Several opposition parties and groups said they would hold a protest rally on May 6, when the Interior Ministry plans to mark the newly proclaimed Georgian Police Day.
Opposition groups, including Levan Gachechiladze’s public movement Defend Georgia; National Council (Conservative Party, Party of People and Movement for Fair Georgia); Nino Burjanadze’s Democratic Movement-United Georgia, said on May 3 that proclaiming May 6 as the Police Day was unacceptable and “cynical” for two reasons.
The first reason, cited by them, was that May 6 is celebrated as St. George’s Day and the second reason, they said, was that May 6 also marks one year anniversary of a confrontation that took place at Tbilisi police headquarters in which dozens of protesters were injured, including several opposition leaders, when the police fired projectiles from less-lethal launchers.
Organizers of the protest rally said that they would hold a demonstration in vicinity of the Interior Ministry headquarters in Tbilisi suburb on May 6, when the ministry plans to hold a parade of police forces to mark the newly proclaimed Police Day. Organizers also said that they would also hold the protest rally later on May 6 outside the Tbilisi police headquarters.
Alliance for Georgia, whose leader Irakli Alasania runs for Tbilisi mayor, said although it was also against of proclaiming May 6 as the Police Day, it would not be joining the protest rally.
Interior Minister, Vano Merabishvili, defended the decision about the Police Day date in a letter published on May 4 in the Georgian newspaper 24 Saati saying that May 6 was deemed as the most appropriate date.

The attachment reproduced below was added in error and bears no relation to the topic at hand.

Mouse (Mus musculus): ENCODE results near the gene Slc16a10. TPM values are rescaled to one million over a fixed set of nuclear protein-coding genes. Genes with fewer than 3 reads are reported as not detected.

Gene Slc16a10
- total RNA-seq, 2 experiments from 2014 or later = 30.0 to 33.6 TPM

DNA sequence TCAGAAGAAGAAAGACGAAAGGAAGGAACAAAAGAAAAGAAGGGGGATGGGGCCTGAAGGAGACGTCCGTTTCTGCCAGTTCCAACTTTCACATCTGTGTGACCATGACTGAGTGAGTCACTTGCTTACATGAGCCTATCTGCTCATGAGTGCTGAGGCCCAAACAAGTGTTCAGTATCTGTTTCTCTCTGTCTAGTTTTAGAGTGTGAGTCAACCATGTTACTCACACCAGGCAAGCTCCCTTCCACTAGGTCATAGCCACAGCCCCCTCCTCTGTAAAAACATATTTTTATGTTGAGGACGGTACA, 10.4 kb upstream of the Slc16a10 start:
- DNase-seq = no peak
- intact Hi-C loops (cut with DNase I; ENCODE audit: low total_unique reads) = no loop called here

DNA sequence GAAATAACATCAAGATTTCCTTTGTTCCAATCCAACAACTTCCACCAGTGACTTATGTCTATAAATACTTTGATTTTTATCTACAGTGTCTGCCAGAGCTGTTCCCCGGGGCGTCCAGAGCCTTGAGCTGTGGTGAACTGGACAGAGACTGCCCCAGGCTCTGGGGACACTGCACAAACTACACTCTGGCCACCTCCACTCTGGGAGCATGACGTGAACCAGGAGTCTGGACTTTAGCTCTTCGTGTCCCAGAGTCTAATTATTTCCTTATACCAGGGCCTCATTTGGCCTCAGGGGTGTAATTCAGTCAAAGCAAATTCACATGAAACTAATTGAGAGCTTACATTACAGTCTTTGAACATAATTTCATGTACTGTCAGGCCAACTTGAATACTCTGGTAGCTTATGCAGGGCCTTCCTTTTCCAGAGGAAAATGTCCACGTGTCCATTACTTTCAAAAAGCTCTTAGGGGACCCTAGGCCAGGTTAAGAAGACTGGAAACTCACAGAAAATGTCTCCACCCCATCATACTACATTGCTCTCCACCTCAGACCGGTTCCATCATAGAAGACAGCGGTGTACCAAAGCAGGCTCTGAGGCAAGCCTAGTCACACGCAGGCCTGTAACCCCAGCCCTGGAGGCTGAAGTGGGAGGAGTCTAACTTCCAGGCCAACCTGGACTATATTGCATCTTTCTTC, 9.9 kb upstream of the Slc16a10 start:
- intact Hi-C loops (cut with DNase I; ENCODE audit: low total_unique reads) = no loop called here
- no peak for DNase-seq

“So far the Georgian police marked its professional day on November 10 – a police day and November 30 – security officers’ day. Both of these dates were total anachronism, because the first one marked the establishment of the Soviet police and the second one – Soviet Cheka [Bolshevik secret police and a predecessor of the Soviet security bodies – NKVD and then KGB],” Merabishvili says in the letter.
He said that May 6 was chosen because this date “is associated with positive emotions for most of the Georgian citizens – it is St. George’s Day and at the same time this is the day when Adjara was liberated from Aslan Abashidze’s regime” in 2004.
In the letter, Merabishvili lists achievements, which he says, the Georgian police achieved as a result of reforms in recent years, including reduced crime rate.
“The major achievement is that the police enjoys with sympathies of large part of the Georgian population. In order to preserve this achievement in the future too, a lot needs to be done, including it is important for the police to always stay away from the politics,” Merabishvili writes.